On a day that country music stood still, Charlie Daniels somehow found the perfect words to remember a legend.
On August 12, 2012, George Jones announced his farewell tour, The Grand Tour, where he was scheduled to perform in 60 cities across America. His final date was slated for November 22, 2013 at the Bridgestone Arena in Nashville, Tennessee.
On April 18, 2013, Jones was hospitalized for a slight fever and irregular blood pressure, which forced him to postpone two shows. According to Medical Daily, he passed away in the wee hours of April 26, 2013 from Hypoxic Respiratory Failure. HRF occurs when there is "insufficient oxygen for the body tissues to function".
His unexpected death shocked fans, friends, family, and fellow country singers. In a May 2nd memorial service at the Grand Ole Opry, Jones was eulogized by former first lady Laura Bush, news personality Bob Schieffer, Tennessee governor Bill Haslam, and Charlie Daniels, along with moving performances from several country singers.
Daniels recalled where he was the first time he ever heard the name George Jones - in high school. Daniels went on to call Jones' career one of the most "legendary careers in the history of the music business".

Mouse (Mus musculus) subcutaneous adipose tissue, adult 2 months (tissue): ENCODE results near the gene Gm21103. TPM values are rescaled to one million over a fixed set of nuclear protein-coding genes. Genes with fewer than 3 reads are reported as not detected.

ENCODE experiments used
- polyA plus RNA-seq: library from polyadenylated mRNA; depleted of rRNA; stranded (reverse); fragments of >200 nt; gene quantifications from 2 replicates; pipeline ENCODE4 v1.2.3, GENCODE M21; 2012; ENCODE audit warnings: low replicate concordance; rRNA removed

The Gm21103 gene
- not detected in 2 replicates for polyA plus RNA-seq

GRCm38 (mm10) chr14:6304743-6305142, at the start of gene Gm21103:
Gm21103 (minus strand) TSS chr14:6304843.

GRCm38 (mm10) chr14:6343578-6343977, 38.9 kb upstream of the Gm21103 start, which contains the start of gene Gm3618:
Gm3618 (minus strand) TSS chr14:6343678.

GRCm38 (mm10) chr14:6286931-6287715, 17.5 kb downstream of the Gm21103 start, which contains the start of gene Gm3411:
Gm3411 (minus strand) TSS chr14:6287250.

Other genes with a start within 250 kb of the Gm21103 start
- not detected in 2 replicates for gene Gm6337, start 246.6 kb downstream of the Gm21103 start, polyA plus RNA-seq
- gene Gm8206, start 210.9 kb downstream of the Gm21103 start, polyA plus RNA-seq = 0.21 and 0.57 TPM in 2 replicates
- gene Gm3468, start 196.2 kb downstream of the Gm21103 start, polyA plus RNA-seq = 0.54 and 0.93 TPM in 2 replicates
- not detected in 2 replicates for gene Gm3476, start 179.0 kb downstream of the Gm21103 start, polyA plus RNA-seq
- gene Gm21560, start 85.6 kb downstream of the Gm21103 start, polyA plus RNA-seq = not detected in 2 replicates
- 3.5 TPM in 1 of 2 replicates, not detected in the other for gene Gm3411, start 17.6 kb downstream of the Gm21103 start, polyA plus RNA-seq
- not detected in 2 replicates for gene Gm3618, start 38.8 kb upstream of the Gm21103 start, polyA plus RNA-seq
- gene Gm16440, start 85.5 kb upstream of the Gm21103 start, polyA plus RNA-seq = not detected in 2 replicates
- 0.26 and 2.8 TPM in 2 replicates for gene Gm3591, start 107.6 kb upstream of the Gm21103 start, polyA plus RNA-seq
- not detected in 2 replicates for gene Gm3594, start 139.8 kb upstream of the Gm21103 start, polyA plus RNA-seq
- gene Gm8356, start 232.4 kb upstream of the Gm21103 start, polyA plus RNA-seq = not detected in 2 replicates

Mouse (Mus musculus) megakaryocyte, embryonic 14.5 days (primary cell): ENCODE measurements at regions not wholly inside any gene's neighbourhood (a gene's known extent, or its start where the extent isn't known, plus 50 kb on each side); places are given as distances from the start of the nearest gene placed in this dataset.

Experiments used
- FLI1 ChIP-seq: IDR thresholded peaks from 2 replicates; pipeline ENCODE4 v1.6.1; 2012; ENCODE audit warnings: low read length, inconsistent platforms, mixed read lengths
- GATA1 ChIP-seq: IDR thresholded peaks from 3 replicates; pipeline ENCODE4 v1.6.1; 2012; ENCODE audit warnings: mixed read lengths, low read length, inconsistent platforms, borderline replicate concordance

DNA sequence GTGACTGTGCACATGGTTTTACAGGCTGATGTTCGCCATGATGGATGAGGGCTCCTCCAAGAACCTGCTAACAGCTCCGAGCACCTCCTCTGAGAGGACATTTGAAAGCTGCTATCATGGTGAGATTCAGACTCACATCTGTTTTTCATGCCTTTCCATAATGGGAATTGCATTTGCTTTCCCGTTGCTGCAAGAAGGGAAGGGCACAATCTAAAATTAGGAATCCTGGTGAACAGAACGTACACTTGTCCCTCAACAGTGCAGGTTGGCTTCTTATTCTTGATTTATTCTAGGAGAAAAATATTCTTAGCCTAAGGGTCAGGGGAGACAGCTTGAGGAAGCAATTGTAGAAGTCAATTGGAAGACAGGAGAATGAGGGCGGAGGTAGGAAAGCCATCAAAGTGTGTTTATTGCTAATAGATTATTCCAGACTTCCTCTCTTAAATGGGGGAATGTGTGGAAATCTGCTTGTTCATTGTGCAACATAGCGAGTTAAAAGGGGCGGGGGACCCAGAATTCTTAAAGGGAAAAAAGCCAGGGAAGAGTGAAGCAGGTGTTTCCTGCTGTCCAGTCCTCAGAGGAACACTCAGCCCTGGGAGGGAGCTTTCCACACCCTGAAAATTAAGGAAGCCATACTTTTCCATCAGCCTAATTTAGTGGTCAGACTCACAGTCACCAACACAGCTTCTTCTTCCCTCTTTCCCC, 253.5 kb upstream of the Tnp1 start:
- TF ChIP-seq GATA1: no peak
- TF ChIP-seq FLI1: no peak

Daniels touched on the fact that "George is probably the most imitated country singer of all time". You can tell which younger singers are influenced by Jones, Daniels says, because "you can hear a little bit of The Possum" in their vocal styling, although no one will come close to the gift Jones had.
He spoke of Jones' God-given talent of storytelling, manipulating lyrics, making us all feel the real emotion of a song, and singing for every person.
"He sang for us all," Daniels said. "The non-stop partiers, the guy who's always alone, the girl done wrong, the puppy lovers, the extrovert, the introvert, the guy at the end of the bar who never seems to go home, the happy, the unhappy, and everyone in between. George had a song for everybody."
Before performing the hymn "Softly and Tenderly", Daniels ended the eulogy on a bittersweet note.
"He joins the ranks of the greatest of the great. Roy Acuff, Ernest Tubb, Hank Williams, Marty Robbins, Johnny Cash, Earl Scruggs, and Bill Monroe. As long as there is country music, he will be remembered," he said, as the entire crowd gave him a round of applause.
Watch his moving eulogy and performance of "Softly and Tenderly" below.
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